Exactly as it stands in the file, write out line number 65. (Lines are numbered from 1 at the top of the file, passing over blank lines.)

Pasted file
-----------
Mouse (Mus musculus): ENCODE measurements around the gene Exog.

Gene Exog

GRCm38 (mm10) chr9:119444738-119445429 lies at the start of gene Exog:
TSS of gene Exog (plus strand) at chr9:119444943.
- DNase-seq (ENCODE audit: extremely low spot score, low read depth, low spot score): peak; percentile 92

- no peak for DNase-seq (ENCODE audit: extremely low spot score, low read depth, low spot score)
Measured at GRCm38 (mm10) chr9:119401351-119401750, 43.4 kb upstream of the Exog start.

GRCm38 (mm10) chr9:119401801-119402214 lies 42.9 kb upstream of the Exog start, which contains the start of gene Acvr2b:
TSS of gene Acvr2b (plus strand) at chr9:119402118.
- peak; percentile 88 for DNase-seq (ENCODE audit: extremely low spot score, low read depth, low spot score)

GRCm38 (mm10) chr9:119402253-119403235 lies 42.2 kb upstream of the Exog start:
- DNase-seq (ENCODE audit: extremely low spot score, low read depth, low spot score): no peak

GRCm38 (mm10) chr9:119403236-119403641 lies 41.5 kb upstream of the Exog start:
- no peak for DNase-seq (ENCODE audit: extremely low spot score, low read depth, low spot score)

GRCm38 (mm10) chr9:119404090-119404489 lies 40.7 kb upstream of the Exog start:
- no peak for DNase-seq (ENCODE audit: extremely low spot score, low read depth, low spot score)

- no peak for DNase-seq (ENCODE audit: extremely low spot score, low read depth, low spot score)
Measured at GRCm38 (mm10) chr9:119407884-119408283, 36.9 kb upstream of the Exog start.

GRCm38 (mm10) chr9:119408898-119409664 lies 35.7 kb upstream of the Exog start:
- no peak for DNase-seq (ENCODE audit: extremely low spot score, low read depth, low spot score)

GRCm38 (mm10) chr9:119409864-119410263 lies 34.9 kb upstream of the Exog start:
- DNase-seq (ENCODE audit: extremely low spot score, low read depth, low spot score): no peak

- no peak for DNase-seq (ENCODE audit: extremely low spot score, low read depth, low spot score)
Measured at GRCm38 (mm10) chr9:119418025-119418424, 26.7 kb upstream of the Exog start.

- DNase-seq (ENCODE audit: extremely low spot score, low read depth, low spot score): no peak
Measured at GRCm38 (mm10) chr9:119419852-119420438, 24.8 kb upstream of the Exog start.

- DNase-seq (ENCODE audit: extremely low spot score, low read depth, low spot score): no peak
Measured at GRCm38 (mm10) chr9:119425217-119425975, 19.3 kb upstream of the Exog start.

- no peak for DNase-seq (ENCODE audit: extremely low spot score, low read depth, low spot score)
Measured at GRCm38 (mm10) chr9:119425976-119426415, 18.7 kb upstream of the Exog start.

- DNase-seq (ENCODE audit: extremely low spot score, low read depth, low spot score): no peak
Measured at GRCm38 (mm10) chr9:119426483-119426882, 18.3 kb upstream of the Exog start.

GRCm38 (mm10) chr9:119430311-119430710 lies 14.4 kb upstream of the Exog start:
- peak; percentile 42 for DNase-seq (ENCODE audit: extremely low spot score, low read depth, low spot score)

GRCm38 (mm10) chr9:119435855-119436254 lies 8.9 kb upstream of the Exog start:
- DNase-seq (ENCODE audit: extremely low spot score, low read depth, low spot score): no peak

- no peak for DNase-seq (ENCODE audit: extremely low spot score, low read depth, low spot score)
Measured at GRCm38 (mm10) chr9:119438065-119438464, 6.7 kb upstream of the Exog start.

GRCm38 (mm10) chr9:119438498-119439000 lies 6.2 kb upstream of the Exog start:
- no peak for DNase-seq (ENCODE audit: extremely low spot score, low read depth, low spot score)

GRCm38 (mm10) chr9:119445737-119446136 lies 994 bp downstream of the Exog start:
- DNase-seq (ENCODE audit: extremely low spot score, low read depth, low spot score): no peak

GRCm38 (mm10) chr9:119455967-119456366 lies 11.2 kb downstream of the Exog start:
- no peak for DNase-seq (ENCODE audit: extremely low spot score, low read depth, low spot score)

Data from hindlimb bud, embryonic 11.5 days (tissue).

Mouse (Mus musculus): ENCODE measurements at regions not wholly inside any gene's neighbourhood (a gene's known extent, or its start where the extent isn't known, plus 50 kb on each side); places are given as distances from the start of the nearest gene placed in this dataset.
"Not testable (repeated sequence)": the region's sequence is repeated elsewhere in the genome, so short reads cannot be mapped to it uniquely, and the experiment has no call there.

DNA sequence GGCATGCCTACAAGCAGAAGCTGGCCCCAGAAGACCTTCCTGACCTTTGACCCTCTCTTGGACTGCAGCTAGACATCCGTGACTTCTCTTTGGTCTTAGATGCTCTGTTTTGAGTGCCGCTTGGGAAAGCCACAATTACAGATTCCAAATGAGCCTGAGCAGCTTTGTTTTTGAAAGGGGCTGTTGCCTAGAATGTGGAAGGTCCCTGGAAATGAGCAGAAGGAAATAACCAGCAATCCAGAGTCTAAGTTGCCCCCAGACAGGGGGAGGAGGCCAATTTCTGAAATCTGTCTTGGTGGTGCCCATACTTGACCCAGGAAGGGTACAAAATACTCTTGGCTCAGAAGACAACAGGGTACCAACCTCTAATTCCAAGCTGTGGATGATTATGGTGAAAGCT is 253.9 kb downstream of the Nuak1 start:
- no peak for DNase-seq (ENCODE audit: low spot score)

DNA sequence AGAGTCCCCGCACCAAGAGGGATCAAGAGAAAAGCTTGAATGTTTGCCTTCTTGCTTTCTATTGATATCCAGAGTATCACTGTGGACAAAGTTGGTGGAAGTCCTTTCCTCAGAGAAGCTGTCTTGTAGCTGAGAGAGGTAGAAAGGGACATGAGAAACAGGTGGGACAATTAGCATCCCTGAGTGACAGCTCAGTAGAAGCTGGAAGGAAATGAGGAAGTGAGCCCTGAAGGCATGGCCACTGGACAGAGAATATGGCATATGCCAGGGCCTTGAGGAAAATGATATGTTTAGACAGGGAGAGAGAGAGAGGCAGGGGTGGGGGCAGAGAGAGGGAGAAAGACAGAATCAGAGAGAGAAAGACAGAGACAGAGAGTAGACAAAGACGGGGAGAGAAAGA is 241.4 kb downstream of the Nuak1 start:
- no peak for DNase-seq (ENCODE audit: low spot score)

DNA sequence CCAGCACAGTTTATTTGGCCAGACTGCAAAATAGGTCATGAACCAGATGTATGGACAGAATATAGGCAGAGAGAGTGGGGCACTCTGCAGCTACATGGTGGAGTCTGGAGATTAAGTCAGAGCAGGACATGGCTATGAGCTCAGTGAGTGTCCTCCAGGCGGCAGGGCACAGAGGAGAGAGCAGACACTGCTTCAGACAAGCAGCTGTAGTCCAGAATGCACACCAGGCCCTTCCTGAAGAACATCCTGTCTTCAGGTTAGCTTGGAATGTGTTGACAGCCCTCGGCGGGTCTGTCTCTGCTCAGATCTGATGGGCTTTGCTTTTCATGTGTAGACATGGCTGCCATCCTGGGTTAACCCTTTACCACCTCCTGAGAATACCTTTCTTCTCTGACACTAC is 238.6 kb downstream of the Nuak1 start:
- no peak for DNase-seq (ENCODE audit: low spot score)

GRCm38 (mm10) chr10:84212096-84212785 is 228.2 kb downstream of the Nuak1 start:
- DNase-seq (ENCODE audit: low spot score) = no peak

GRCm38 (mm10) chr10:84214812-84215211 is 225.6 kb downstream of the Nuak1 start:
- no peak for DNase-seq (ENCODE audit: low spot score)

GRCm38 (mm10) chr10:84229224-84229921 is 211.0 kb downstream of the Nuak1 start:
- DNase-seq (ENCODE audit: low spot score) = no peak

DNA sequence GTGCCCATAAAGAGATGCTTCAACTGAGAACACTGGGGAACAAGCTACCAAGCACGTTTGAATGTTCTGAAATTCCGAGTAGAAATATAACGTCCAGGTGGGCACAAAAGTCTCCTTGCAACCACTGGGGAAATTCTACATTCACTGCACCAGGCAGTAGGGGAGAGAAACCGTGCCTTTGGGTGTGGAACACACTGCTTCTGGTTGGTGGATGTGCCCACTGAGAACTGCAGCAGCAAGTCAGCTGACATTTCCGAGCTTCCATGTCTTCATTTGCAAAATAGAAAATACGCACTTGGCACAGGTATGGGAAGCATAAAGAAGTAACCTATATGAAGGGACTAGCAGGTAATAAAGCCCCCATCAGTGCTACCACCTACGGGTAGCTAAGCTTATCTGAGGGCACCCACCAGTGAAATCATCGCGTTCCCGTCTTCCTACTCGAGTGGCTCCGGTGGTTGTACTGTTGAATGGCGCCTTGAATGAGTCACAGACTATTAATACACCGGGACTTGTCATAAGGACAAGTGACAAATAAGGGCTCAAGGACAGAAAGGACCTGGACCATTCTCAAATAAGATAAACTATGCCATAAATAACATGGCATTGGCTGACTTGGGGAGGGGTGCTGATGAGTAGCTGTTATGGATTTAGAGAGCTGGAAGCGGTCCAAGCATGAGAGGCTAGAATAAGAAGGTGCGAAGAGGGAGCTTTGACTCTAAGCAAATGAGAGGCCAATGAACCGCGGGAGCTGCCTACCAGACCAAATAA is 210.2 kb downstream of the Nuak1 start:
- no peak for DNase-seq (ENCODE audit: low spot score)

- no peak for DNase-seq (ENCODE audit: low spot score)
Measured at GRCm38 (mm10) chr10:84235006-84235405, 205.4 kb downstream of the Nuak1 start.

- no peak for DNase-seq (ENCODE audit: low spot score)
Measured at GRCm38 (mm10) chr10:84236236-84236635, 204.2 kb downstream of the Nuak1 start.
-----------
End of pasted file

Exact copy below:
Measured at GRCm38 (mm10) chr10:84236236-84236635, 204.2 kb downstream of the Nuak1 start.